Purpose: This study compared the antimicrobial resistance of Salmonella isolated from retail beef and beef cattle, at harvest, in Honduras.
Methods: Antimicrobial resistance of Salmonella isolates from beef cattle (n=47) and retail beef (n=30) in Honduras was determined by microbroth dilution. The minimum inhibitory concentrations (MIC) of nine antimicrobial classes were estimated. Values of MIC were obtained using the Sensititre® OptiRead™ system and Sensititre® software SWIN®(V3.3). Results were categorized as resistant, intermediate, or susceptible according to the manufacturer’s instructions.
Results: A total of 86.7% (26/30) of isolates from retail beef were deemed resistant, with 3.3% (1/30) intermediate, and 10.0% (3/30) susceptible to at least one antimicrobial class. Moreover, isolates from beef cattle were 72.3% (34/47) resistant with 8.5% (4/47) intermediate and 19.2% (9/47) susceptible to at least one antimicrobial. Among the resistant isolates from retail beef and beef cattle, 65.4% (17/26) and 41.2% (14/34), respectively, were multidrug resistant. In both cases, resistance to β-lactams was similar (55.6% [15/27] in retail vs 47.4% [18/38]) during harvest. The penicillin resistance rate was significantly different between retail and harvest isolates (59.3% [16/27] vs 23.7 % [9/38]). Furthermore, fluoroquinolone resistance was significantly different with 29.6% (8/27) in retail and 68.4% (26/38) during harvest.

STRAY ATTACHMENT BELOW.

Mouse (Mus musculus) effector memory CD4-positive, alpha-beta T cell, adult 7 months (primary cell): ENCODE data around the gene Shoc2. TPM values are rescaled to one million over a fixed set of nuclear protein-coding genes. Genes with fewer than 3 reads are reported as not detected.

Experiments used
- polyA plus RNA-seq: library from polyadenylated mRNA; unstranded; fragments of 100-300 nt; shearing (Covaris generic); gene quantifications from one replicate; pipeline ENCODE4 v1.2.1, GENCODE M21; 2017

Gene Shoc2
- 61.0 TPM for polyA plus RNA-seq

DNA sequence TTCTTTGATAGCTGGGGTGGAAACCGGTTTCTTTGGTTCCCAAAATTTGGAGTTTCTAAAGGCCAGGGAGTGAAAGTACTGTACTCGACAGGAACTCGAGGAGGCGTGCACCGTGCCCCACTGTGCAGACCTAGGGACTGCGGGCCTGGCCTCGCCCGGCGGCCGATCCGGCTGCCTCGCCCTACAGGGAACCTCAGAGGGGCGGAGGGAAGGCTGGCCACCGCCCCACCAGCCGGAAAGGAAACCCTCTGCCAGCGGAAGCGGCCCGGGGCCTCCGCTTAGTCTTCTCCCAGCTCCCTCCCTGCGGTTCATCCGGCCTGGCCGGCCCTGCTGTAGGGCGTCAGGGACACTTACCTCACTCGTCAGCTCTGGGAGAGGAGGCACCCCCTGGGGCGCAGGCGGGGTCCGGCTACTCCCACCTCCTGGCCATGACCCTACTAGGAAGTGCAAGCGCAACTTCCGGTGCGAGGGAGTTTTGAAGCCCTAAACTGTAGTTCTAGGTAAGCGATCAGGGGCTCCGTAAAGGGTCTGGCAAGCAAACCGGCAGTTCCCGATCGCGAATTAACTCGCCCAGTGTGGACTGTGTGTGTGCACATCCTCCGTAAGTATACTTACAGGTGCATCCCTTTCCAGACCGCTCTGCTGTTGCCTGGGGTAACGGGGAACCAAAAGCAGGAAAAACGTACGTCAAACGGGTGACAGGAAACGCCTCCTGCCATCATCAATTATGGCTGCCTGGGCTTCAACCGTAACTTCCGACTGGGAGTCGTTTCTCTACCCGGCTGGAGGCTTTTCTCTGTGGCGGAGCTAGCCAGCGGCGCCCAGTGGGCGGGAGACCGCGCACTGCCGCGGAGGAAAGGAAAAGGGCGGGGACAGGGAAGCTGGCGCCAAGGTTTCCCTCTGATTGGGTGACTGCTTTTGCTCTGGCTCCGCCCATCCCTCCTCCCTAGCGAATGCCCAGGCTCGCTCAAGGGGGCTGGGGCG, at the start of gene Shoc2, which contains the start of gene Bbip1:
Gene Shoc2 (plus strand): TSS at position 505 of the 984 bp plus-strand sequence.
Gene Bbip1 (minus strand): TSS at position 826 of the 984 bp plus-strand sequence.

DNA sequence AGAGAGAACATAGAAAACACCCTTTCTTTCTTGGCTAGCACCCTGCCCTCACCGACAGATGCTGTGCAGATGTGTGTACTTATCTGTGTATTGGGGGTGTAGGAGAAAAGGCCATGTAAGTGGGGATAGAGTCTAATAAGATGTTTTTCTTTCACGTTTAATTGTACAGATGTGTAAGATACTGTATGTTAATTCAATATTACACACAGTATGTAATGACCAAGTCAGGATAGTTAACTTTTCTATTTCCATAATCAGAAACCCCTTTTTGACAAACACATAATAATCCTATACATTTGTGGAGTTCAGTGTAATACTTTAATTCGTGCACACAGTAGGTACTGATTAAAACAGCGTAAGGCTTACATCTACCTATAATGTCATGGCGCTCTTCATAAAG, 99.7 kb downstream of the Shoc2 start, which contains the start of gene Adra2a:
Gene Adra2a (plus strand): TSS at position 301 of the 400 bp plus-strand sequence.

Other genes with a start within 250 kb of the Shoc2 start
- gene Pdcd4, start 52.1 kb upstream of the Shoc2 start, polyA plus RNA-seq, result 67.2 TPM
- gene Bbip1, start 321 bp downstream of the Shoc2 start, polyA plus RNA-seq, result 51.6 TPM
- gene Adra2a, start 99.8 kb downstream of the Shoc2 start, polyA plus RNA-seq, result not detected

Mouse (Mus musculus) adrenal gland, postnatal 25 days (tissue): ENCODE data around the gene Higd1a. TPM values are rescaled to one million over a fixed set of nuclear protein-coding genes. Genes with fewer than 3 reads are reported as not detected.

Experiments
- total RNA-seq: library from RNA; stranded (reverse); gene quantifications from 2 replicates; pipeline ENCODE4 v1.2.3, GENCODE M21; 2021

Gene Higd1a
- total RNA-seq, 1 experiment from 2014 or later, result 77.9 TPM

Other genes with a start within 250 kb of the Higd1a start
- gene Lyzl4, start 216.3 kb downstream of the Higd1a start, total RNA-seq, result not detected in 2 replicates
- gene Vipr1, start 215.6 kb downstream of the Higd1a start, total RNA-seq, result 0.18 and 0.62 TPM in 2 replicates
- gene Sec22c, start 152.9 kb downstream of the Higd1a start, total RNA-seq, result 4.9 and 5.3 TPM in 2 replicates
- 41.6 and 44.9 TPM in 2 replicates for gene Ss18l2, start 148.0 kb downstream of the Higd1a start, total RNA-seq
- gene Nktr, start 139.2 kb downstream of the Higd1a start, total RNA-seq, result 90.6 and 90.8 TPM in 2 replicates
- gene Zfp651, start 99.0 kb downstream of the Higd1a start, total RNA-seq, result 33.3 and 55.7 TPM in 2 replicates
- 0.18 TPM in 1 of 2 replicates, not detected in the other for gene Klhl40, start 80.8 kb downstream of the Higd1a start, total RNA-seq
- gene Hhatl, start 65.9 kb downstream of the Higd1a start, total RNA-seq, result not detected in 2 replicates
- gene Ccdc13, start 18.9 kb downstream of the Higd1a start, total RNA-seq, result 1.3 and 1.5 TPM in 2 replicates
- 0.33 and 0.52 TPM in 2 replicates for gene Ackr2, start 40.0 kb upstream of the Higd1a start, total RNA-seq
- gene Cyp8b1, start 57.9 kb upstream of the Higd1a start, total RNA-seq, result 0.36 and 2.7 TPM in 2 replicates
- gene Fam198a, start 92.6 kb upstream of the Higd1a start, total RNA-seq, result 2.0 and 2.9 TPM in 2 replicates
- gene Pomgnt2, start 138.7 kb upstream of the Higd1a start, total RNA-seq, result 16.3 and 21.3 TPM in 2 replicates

Significance: Contamination of beef products with antimicrobial and multidrug resistant Salmonella may result in foodborne illnesses that are difficult to treat. There is a variation of antimicrobial resistant Salmonella throughout the meat chain, where certain resistances may be mitigated while others may be enhanced. Further investigations are required to understand their origin and implement food protection strategies.